|Appears in Collections:||Faculty of Social Sciences Book Chapters and Sections|
|Title:||Studying English People in Scotland|
|Citation:||McIntosh I, Robertson D & Sim D (2008) Studying English People in Scotland. In: English people in Scotland: An invisible minority, Lampeter, Ceredigion: The Edwin Mellen Press, pp. 1-13.|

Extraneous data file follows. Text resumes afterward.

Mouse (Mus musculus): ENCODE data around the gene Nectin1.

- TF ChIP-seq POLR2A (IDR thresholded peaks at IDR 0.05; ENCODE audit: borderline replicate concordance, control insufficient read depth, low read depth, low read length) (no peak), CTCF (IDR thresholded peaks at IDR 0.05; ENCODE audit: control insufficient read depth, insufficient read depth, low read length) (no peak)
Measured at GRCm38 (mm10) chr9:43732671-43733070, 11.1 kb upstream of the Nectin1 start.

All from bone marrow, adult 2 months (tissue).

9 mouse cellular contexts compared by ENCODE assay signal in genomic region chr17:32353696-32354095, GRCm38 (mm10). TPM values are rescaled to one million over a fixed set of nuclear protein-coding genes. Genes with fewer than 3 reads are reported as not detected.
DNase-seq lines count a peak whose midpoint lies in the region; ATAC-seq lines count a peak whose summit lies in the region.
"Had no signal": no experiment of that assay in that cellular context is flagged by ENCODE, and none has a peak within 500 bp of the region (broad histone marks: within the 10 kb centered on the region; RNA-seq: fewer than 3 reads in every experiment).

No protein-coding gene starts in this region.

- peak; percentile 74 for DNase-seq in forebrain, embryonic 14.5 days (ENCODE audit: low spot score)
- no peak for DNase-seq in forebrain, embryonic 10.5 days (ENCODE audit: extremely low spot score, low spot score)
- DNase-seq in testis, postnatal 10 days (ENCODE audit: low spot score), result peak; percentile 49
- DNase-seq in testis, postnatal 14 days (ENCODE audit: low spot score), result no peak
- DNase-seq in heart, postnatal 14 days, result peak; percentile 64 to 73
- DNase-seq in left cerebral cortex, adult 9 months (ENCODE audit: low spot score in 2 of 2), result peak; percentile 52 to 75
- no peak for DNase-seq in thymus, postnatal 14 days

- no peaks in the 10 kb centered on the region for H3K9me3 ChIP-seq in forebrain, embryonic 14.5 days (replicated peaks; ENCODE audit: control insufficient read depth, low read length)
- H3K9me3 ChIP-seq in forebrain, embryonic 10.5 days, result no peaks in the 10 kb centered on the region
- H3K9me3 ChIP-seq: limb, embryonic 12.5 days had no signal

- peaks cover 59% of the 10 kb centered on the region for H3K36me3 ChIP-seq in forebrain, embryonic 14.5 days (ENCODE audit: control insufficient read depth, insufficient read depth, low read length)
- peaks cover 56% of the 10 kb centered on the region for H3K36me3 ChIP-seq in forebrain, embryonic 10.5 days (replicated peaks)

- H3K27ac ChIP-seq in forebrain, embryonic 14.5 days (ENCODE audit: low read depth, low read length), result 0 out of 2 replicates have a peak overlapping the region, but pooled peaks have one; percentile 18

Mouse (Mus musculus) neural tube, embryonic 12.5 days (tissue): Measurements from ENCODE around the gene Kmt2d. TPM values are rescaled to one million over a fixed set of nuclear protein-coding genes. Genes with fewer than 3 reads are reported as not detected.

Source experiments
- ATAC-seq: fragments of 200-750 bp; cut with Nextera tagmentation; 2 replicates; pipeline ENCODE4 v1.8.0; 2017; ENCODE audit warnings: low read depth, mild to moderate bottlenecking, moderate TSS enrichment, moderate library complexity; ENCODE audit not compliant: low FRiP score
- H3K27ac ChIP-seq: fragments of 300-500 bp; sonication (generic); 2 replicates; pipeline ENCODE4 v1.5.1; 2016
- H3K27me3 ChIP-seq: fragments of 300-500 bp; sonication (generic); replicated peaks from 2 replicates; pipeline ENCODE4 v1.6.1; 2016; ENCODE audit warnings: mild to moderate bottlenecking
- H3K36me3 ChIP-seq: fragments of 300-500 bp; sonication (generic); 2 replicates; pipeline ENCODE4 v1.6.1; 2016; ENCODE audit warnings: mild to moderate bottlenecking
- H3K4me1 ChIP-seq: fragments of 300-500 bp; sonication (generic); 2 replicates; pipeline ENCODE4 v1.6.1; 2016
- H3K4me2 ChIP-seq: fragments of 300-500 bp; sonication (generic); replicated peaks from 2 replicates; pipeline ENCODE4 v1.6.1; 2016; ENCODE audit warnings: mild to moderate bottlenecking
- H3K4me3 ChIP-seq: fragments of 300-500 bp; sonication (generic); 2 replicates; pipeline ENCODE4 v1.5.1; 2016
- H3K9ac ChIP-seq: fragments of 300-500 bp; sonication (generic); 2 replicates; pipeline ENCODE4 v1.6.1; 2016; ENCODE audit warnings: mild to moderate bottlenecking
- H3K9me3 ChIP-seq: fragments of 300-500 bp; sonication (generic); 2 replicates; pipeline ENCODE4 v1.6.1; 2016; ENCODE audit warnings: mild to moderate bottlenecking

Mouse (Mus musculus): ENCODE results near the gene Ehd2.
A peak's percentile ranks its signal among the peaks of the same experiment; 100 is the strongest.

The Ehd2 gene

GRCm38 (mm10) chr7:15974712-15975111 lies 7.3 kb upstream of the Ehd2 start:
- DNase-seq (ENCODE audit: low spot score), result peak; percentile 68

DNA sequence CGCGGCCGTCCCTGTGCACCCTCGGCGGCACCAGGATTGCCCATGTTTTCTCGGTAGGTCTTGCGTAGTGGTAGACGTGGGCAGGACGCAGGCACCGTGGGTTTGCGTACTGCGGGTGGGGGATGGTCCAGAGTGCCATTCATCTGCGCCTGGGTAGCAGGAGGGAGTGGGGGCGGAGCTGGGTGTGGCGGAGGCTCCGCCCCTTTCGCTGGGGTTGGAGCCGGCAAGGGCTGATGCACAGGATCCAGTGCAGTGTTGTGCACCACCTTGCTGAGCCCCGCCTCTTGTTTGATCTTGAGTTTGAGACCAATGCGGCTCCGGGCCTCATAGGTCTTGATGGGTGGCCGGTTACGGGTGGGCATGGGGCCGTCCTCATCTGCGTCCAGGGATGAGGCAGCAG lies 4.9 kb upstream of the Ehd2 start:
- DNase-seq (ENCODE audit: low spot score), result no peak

|Abstract:||At the present time following devolution, when there is a growing sense of ‘being Scottish’ for Scots, what is it like to be English in Scotland? This is a major issue in Scotland, yet very little research has been done. English people interviewed for this book relate how anti-English attitudes can impinge on their daily lives. English people who have settled in Scotland increasingly identify with their adopted country, but small differences in the way they are treated can make them feel like permanent outsiders, making it impossible to integrate even if they want to. There is no overt racism as with some other minorities, but hearing an English accent raises a moral panic among some Scots. Reinforcing the myths and stereotypes of the English as colonial invaders, an English accent – and especially a middle-class southern one – was shown to set off powerful anxieties about national weakness, political dominations, economic colonisation and cultural insecurity on the part of Scots.|
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